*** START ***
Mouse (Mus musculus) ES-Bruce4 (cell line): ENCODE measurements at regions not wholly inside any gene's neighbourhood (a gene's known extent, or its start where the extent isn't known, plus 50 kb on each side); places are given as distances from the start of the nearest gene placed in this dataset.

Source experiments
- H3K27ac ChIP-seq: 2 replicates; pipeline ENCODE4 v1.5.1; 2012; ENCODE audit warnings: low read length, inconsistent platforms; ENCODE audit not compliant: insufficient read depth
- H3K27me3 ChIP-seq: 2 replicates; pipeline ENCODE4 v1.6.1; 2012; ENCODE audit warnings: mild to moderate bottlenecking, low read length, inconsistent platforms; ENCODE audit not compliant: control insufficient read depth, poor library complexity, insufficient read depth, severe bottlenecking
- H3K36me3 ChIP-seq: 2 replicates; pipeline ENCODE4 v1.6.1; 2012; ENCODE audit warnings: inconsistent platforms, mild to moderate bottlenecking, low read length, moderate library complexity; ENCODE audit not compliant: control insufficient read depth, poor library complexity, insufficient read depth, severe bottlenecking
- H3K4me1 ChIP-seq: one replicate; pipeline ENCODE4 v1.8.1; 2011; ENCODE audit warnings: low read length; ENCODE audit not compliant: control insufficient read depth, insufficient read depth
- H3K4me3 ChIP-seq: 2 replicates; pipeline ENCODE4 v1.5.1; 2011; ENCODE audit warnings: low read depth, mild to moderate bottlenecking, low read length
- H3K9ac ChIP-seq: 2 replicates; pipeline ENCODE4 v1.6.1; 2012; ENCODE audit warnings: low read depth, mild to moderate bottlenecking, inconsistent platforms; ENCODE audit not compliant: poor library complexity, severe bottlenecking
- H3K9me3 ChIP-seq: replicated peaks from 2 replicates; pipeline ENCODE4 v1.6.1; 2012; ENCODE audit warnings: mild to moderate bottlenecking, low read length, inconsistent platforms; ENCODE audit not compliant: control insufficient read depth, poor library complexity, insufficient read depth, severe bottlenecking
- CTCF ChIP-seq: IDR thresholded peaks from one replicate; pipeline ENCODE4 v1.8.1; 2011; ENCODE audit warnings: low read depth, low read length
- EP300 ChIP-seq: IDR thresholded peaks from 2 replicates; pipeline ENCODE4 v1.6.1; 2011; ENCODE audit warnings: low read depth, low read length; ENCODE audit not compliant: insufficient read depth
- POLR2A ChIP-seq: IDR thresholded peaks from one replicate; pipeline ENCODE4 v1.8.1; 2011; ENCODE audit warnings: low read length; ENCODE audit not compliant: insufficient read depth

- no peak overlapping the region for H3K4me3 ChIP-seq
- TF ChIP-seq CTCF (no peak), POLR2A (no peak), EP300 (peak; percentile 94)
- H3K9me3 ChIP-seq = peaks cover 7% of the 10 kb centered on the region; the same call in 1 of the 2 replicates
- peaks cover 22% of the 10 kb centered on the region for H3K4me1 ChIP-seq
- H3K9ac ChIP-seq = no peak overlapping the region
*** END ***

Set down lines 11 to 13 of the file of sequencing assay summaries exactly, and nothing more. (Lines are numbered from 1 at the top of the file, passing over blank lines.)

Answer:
- EP300 ChIP-seq: IDR thresholded peaks from 2 replicates; pipeline ENCODE4 v1.6.1; 2011; ENCODE audit warnings: low read depth, low read length; ENCODE audit not compliant: insufficient read depth
- POLR2A ChIP-seq: IDR thresholded peaks from one replicate; pipeline ENCODE4 v1.8.1; 2011; ENCODE audit warnings: low read length; ENCODE audit not compliant: insufficient read depth

- no peak overlapping the region for H3K4me3 ChIP-seq